Stakeholders Discuss Pros, Cons of Open Containers on Main

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BELLEVUE BAPTIST PASTOR STEVE GAINES SPEAKS IN OPPOSITION TO THE AMENDMENT
  • Bellevue Baptist pastor Steve Gaines speaks in opposition to the amendment

Members of the public joined Memphis City Council member Martavius Jones Thursday to discuss the good, bad, and ugly of allowing open alcohol on Main. 


Currently under the city’s Open Container ordinance, open alcohol can only be legally consumed on Beale within a two-block area.


But, if the council votes to amend the ordinance, it will be legal to carry an open container on Main and the surrounding area bordered by E.H. Crump on the south, A.W. Willis on the north, Mud Island on the west, and Danny Thomas on the east.


Councilman Jones, who is sponsoring the amendment says the idea came after his and other council member’s trip to New Orleans, an open container city.


Jones believes the change could spark economic development and increase the vibrancy of Downtown to be somewhat like that of Bourbon Street. The goal is also to increase activity during events like Trolley Nights on South Main, he said.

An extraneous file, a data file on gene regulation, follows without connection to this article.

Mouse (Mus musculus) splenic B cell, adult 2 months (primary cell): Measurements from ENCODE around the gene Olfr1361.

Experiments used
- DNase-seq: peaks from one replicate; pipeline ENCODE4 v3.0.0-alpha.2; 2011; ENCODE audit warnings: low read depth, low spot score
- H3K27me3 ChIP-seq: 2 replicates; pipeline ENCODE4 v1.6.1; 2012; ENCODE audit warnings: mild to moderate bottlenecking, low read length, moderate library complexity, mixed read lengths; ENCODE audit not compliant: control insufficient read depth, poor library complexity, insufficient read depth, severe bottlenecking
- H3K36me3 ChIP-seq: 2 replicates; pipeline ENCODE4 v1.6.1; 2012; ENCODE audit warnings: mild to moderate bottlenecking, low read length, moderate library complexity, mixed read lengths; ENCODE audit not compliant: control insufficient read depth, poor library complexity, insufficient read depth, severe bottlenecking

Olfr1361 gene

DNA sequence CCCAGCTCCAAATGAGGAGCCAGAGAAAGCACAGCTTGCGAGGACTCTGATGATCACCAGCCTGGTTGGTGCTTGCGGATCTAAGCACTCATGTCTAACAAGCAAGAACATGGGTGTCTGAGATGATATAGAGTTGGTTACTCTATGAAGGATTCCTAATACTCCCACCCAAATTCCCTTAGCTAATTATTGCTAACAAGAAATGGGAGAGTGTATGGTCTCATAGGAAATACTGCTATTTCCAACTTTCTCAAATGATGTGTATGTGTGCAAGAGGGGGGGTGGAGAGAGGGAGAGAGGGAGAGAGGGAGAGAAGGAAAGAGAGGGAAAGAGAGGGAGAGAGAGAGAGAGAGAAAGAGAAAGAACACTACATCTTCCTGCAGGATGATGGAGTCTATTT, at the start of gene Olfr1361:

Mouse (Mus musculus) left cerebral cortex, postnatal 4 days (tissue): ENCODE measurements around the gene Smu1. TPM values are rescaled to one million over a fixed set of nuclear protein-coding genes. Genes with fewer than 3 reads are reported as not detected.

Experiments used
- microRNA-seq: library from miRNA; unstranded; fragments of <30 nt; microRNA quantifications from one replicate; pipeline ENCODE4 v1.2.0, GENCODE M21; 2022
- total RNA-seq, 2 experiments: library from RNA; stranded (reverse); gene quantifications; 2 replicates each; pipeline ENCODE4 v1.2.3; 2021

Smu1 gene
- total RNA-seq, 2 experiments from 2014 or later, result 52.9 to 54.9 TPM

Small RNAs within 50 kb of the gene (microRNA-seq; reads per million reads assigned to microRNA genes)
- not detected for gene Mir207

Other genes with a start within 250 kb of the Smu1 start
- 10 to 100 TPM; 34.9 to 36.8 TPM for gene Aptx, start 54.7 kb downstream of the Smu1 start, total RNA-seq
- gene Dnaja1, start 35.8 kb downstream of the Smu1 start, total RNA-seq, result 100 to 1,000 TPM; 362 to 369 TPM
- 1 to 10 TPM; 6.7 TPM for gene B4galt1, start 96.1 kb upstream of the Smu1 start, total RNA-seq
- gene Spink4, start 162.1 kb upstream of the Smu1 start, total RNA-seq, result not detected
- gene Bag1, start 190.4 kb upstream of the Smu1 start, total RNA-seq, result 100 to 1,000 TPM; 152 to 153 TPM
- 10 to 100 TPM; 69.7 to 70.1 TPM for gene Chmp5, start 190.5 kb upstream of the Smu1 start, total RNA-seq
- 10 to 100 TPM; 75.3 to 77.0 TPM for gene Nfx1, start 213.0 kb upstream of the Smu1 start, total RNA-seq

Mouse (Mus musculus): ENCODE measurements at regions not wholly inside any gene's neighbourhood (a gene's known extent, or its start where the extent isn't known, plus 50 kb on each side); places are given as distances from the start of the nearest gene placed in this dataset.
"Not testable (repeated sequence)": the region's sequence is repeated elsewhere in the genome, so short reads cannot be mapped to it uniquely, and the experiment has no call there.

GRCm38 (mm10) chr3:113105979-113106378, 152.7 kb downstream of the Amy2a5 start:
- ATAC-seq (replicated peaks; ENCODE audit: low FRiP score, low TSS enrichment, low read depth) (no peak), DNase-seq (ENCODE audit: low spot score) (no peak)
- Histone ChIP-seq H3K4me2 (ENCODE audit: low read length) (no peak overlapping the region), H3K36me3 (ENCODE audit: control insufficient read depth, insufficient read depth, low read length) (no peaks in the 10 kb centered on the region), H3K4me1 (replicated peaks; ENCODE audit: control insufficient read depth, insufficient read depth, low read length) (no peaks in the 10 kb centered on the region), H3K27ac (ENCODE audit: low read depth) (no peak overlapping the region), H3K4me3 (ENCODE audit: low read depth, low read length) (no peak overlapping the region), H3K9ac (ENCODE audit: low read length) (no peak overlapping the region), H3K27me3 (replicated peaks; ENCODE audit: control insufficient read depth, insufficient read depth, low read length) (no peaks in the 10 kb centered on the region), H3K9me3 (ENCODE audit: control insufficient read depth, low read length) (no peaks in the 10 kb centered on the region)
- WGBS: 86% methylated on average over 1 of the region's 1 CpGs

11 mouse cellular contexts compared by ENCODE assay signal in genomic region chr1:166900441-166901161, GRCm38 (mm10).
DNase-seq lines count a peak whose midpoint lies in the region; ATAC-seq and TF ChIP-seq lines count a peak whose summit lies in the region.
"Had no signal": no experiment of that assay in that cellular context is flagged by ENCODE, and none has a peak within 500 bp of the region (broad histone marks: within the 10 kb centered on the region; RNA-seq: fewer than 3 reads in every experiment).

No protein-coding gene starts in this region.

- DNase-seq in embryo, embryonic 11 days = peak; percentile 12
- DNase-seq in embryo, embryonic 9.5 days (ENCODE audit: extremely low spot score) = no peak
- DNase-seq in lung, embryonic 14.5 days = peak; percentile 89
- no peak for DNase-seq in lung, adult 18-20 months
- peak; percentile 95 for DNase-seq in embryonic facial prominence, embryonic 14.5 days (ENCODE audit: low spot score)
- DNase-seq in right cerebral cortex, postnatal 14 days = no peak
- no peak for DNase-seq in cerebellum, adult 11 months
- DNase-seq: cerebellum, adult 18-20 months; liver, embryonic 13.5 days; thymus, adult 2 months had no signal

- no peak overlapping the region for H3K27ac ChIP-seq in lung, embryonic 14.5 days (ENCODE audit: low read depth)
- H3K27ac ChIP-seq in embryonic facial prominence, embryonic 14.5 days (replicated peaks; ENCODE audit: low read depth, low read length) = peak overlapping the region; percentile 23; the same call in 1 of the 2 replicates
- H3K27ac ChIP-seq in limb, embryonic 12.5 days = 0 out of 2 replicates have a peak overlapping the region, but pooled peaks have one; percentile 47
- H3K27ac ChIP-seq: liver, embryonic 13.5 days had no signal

However, Downtown business owners and residents spoke against the amendment, citing safety, crime, and trash among other concerns for their opposition.


Owner of Majestic Grill, Patrick Reilly said that the amendment is “shortsighted, premature, and dangerous.” Convincing his customers that downtown is safe, he said, is his biggest struggle. Allowing open containers on Main would compound that, he said, especially with a shortage of police officers in Downtown Memphis.


Similarly, owner of Rizzos, Michael Patrick questioned how much more crime this change would bring to Downtown.


Others spoke on the negative impact that allowing open containers could have on the residents and families living on Main. “It’s not the character of Memphis,” one man said. “I hope it's never the character of Memphis.”


Jones said a provision could be put in the ordinance that allows the council to repeal it if problems arise.


“If we see those ills, we’ll rescind it,” Jones said. “If it is creating the actual fears some of you may have, we take it off.”


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